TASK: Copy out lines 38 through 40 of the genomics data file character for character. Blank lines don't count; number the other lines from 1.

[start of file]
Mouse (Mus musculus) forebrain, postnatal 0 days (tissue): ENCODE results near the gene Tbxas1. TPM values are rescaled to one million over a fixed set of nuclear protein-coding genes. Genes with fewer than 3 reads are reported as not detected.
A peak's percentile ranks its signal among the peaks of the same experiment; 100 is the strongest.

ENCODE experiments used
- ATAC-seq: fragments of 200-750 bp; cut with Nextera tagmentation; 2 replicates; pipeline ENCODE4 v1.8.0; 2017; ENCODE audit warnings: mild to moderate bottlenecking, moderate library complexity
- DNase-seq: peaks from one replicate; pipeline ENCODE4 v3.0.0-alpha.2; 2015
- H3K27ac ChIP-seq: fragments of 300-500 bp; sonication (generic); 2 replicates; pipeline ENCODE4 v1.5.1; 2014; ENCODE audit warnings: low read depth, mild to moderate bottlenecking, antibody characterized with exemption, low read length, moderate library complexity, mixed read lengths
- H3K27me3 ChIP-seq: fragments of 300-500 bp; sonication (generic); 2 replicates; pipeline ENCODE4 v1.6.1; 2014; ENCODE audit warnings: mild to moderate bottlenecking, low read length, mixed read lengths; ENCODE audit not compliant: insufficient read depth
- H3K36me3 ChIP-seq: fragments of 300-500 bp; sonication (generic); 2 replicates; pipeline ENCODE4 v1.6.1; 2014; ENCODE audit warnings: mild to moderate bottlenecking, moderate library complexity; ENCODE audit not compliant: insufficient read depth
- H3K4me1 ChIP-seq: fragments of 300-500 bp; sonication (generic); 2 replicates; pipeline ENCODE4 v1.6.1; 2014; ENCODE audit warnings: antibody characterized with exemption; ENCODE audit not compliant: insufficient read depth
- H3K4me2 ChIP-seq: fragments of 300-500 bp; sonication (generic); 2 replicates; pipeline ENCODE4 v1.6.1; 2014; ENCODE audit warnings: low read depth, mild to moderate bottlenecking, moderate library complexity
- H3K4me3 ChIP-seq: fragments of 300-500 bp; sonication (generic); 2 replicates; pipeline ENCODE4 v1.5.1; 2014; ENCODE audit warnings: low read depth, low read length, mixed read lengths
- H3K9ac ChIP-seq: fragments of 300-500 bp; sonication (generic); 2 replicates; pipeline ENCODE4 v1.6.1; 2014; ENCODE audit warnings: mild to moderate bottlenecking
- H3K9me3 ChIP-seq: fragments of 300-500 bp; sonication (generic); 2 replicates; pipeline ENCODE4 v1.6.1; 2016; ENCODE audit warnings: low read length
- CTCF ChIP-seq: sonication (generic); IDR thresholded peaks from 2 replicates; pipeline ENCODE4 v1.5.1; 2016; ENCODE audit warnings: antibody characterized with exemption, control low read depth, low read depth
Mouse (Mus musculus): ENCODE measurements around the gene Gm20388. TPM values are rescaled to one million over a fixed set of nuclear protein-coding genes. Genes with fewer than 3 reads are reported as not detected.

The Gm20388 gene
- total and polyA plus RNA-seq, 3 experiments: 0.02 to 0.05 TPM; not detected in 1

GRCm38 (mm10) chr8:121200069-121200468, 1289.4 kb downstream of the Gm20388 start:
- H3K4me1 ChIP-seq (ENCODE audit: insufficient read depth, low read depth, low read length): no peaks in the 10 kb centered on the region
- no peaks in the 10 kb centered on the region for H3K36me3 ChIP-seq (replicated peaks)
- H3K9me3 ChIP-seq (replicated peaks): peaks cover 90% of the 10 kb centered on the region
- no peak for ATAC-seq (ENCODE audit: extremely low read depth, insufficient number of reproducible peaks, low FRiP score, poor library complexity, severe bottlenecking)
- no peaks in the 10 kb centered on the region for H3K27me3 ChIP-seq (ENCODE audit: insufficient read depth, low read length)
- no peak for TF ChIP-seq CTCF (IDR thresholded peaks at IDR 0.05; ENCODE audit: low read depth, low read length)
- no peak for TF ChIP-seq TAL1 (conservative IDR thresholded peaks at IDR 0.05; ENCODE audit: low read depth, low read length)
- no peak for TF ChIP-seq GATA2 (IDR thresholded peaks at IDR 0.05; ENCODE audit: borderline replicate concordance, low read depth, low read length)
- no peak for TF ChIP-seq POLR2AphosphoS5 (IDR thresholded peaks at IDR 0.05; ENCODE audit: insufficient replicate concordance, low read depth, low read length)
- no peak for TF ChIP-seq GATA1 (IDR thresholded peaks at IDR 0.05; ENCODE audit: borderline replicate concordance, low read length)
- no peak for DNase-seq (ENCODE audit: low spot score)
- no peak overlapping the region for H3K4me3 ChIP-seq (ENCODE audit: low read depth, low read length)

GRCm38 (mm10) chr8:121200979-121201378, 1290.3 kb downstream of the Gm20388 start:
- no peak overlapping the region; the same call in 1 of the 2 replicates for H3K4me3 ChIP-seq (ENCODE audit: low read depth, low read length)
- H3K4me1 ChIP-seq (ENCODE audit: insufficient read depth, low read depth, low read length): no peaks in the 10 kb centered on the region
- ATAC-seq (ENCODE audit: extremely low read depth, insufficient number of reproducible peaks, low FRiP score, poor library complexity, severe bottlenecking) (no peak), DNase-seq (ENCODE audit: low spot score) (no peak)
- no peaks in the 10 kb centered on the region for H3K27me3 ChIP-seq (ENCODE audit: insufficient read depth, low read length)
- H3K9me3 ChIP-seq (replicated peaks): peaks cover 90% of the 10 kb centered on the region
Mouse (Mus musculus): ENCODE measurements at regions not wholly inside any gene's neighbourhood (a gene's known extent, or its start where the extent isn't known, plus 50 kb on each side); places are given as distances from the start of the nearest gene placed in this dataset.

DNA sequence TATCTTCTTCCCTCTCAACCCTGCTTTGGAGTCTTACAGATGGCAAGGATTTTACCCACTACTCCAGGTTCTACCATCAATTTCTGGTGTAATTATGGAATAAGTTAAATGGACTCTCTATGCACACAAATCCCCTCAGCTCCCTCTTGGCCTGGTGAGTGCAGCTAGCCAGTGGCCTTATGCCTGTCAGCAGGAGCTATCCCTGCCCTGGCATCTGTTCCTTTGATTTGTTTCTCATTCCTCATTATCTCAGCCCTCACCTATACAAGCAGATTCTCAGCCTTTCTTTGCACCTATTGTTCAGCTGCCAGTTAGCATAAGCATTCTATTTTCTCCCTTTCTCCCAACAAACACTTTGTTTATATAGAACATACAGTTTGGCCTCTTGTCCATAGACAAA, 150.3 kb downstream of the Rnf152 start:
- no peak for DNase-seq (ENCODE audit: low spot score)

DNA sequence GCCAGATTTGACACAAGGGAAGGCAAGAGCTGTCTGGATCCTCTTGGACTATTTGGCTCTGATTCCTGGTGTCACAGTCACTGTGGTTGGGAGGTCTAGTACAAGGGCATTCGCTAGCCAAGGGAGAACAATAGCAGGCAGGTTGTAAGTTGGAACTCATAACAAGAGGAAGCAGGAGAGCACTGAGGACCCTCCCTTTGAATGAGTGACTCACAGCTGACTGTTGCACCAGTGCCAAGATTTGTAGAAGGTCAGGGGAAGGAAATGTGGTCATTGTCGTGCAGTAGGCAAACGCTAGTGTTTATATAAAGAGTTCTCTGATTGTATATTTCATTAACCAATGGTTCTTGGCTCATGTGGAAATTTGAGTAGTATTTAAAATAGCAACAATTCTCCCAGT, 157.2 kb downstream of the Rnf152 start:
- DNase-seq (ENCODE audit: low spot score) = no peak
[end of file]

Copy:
DNA sequence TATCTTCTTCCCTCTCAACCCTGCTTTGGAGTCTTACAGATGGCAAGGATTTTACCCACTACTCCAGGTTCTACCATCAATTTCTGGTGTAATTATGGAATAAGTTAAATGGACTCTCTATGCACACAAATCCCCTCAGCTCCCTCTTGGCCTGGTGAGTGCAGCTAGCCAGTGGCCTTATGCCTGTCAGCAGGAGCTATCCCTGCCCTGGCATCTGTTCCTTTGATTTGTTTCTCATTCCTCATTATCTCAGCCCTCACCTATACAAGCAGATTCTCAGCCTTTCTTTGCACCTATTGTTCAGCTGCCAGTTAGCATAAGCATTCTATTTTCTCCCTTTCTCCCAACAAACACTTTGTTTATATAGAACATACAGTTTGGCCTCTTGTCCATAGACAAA, 150.3 kb downstream of the Rnf152 start:
- no peak for DNase-seq (ENCODE audit: low spot score)

DNA sequence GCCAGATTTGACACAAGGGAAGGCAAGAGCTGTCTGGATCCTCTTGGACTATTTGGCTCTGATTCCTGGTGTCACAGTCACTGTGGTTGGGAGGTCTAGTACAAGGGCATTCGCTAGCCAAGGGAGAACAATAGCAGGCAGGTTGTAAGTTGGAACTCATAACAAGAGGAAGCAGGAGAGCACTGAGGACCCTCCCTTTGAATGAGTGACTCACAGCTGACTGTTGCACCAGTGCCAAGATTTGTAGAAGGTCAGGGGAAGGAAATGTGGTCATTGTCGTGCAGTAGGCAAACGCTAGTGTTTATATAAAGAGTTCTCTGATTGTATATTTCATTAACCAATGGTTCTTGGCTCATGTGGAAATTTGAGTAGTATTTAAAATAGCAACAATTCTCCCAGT, 157.2 kb downstream of the Rnf152 start: